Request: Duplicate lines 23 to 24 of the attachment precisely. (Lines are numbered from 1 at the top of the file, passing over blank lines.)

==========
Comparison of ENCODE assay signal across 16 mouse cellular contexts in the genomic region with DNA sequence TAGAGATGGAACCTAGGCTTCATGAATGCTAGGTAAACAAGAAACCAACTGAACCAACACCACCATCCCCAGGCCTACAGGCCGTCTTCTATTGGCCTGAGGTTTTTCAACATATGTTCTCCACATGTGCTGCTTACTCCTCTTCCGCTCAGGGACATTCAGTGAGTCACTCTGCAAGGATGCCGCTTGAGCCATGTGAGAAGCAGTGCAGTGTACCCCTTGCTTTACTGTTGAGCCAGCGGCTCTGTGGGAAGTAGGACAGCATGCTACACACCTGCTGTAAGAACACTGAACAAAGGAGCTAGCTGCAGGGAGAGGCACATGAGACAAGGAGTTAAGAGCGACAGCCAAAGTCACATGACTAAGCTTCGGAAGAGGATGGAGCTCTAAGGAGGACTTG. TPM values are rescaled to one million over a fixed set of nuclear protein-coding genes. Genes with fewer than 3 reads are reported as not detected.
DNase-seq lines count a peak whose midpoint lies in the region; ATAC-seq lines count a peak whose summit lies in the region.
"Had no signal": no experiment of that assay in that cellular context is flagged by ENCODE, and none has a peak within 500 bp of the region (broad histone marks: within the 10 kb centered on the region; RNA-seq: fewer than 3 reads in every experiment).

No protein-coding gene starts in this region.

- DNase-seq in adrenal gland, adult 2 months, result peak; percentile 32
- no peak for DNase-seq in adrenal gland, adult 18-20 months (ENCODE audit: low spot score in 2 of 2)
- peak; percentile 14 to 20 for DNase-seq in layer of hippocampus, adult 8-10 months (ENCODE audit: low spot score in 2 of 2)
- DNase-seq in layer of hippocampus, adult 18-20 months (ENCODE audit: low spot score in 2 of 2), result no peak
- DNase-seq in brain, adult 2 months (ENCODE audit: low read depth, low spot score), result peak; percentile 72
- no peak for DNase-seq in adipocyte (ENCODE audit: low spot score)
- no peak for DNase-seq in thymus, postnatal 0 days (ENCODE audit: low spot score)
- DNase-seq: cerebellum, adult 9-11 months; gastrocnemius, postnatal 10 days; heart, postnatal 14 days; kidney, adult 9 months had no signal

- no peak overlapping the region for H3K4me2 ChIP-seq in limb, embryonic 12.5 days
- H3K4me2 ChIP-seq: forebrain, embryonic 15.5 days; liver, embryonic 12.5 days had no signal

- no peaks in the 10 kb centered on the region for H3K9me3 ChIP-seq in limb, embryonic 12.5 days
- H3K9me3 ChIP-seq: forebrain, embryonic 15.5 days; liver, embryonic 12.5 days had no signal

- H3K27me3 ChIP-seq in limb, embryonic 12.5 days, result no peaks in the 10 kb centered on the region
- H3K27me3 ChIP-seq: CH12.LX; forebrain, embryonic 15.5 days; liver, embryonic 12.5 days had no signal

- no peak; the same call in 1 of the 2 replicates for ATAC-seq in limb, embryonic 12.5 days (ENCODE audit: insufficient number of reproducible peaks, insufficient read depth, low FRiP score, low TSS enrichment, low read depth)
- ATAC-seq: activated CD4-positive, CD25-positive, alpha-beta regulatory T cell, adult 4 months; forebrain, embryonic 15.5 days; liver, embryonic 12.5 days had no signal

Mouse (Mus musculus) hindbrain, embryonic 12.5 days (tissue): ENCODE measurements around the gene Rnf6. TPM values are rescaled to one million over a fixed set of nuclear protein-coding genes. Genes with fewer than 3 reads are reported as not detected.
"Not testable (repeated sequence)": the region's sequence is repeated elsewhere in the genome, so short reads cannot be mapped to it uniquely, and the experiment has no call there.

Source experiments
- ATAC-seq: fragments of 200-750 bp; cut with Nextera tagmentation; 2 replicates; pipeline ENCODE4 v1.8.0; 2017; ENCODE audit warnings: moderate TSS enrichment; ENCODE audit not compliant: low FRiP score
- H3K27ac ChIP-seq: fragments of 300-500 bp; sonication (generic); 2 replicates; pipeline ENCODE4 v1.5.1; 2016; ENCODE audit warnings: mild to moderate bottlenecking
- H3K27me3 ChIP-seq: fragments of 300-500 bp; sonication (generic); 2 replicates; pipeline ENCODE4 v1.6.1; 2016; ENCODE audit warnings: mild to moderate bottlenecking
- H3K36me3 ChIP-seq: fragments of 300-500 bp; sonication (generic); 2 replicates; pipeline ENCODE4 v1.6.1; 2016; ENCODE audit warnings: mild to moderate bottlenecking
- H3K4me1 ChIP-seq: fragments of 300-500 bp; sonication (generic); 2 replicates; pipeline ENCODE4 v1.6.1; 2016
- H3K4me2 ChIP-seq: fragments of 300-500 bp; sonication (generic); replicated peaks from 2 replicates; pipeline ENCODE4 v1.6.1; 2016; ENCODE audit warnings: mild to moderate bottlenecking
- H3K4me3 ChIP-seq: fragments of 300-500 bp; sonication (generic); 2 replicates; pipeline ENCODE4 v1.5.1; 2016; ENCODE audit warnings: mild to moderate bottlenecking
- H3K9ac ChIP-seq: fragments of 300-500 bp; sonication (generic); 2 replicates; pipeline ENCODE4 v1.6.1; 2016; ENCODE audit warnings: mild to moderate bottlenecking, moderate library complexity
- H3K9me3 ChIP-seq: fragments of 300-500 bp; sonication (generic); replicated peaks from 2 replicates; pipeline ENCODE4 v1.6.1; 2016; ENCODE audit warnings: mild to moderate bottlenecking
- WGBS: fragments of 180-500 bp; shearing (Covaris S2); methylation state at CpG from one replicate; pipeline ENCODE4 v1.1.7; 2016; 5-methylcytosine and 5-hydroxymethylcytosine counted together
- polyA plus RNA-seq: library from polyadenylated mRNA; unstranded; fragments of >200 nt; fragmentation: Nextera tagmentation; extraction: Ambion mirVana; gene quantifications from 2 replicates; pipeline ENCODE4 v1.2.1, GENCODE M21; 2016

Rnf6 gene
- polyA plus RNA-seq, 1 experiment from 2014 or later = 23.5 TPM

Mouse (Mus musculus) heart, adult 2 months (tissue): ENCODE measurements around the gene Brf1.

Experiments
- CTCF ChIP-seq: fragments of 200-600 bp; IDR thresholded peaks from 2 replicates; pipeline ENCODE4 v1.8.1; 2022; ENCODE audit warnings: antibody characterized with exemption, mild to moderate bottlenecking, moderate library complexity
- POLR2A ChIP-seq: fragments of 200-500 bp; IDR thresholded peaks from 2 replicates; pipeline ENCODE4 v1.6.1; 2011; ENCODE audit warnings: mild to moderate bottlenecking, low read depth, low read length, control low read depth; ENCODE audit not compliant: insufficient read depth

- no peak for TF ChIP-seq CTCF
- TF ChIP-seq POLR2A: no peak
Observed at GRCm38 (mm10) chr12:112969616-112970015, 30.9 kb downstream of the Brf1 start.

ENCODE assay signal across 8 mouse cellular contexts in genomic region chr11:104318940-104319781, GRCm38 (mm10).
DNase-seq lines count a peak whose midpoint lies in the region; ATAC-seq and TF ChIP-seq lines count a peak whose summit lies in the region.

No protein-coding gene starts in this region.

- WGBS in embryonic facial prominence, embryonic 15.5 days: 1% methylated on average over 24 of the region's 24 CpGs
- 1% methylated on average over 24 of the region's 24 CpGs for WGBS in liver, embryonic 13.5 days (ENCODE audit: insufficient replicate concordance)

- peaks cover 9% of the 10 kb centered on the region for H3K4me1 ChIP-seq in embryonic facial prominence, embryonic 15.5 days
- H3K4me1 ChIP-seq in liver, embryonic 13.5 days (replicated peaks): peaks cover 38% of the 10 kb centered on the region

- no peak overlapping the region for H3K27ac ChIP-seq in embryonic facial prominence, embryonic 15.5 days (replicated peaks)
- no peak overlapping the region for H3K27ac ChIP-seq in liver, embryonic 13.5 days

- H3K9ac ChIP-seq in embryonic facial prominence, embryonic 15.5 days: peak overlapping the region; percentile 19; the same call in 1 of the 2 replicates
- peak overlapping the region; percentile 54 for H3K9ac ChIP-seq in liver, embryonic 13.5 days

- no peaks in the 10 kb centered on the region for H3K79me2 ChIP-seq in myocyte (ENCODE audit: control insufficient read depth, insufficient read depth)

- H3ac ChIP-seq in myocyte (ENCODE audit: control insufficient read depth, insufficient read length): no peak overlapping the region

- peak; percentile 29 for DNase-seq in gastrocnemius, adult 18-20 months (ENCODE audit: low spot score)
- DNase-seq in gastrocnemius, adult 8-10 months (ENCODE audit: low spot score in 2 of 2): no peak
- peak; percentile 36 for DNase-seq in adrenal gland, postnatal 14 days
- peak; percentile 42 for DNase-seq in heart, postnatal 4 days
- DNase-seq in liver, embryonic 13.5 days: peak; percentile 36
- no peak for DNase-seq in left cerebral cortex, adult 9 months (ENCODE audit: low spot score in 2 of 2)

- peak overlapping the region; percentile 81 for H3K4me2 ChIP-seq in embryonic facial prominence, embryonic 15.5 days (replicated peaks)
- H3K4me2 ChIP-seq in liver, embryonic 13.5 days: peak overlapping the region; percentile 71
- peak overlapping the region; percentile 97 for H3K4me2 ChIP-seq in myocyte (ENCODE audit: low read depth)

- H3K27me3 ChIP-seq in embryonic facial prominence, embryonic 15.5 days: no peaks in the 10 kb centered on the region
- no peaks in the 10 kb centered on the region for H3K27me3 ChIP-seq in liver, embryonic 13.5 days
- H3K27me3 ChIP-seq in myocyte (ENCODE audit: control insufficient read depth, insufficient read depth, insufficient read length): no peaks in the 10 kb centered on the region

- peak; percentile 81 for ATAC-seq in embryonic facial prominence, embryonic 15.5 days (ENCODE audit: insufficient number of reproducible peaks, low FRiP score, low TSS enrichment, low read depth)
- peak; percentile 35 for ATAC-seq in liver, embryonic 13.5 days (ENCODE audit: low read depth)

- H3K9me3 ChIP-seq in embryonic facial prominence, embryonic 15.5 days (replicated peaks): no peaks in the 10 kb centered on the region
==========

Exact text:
Source experiments
- ATAC-seq: fragments of 200-750 bp; cut with Nextera tagmentation; 2 replicates; pipeline ENCODE4 v1.8.0; 2017; ENCODE audit warnings: moderate TSS enrichment; ENCODE audit not compliant: low FRiP score